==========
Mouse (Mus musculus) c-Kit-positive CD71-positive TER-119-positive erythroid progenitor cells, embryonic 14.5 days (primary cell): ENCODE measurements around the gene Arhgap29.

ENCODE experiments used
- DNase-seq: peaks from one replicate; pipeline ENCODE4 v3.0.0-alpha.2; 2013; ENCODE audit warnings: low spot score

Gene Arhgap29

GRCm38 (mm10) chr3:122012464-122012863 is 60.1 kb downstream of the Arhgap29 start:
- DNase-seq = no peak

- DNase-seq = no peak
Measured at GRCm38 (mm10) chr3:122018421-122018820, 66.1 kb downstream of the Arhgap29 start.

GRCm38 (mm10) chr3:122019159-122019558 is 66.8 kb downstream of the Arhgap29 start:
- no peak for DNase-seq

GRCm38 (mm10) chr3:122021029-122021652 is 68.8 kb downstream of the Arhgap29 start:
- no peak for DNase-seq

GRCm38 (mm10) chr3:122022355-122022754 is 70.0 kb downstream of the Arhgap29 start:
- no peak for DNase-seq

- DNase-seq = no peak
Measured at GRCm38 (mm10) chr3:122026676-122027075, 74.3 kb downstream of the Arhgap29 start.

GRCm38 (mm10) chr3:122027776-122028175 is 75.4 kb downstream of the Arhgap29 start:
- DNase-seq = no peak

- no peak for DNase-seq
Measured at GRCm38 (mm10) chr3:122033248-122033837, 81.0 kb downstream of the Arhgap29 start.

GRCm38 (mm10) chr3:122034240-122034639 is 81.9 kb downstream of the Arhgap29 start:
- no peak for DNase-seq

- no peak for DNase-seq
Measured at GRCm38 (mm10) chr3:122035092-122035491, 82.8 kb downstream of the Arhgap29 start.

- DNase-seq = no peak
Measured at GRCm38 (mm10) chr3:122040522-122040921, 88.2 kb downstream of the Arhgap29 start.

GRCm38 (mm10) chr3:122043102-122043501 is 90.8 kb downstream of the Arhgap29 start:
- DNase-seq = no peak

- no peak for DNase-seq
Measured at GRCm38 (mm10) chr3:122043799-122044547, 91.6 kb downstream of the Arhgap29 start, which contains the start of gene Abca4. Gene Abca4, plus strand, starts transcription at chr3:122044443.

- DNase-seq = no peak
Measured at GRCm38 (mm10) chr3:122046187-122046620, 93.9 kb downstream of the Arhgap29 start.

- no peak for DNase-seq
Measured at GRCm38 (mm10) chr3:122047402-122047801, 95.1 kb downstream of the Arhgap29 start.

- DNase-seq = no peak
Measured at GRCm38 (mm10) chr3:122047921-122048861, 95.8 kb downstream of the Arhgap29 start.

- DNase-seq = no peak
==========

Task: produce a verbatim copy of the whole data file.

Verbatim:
Mouse (Mus musculus) c-Kit-positive CD71-positive TER-119-positive erythroid progenitor cells, embryonic 14.5 days (primary cell): ENCODE measurements around the gene Arhgap29.

ENCODE experiments used
- DNase-seq: peaks from one replicate; pipeline ENCODE4 v3.0.0-alpha.2; 2013; ENCODE audit warnings: low spot score

Gene Arhgap29

GRCm38 (mm10) chr3:122012464-122012863 is 60.1 kb downstream of the Arhgap29 start:
- DNase-seq = no peak

- DNase-seq = no peak
Measured at GRCm38 (mm10) chr3:122018421-122018820, 66.1 kb downstream of the Arhgap29 start.

GRCm38 (mm10) chr3:122019159-122019558 is 66.8 kb downstream of the Arhgap29 start:
- no peak for DNase-seq

GRCm38 (mm10) chr3:122021029-122021652 is 68.8 kb downstream of the Arhgap29 start:
- no peak for DNase-seq

GRCm38 (mm10) chr3:122022355-122022754 is 70.0 kb downstream of the Arhgap29 start:
- no peak for DNase-seq

- DNase-seq = no peak
Measured at GRCm38 (mm10) chr3:122026676-122027075, 74.3 kb downstream of the Arhgap29 start.

GRCm38 (mm10) chr3:122027776-122028175 is 75.4 kb downstream of the Arhgap29 start:
- DNase-seq = no peak

- no peak for DNase-seq
Measured at GRCm38 (mm10) chr3:122033248-122033837, 81.0 kb downstream of the Arhgap29 start.

GRCm38 (mm10) chr3:122034240-122034639 is 81.9 kb downstream of the Arhgap29 start:
- no peak for DNase-seq

- no peak for DNase-seq
Measured at GRCm38 (mm10) chr3:122035092-122035491, 82.8 kb downstream of the Arhgap29 start.

- DNase-seq = no peak
Measured at GRCm38 (mm10) chr3:122040522-122040921, 88.2 kb downstream of the Arhgap29 start.

GRCm38 (mm10) chr3:122043102-122043501 is 90.8 kb downstream of the Arhgap29 start:
- DNase-seq = no peak

- no peak for DNase-seq
Measured at GRCm38 (mm10) chr3:122043799-122044547, 91.6 kb downstream of the Arhgap29 start, which contains the start of gene Abca4. Gene Abca4, plus strand, starts transcription at chr3:122044443.

- DNase-seq = no peak
Measured at GRCm38 (mm10) chr3:122046187-122046620, 93.9 kb downstream of the Arhgap29 start.

- no peak for DNase-seq
Measured at GRCm38 (mm10) chr3:122047402-122047801, 95.1 kb downstream of the Arhgap29 start.

- DNase-seq = no peak
Measured at GRCm38 (mm10) chr3:122047921-122048861, 95.8 kb downstream of the Arhgap29 start.

- DNase-seq = no peak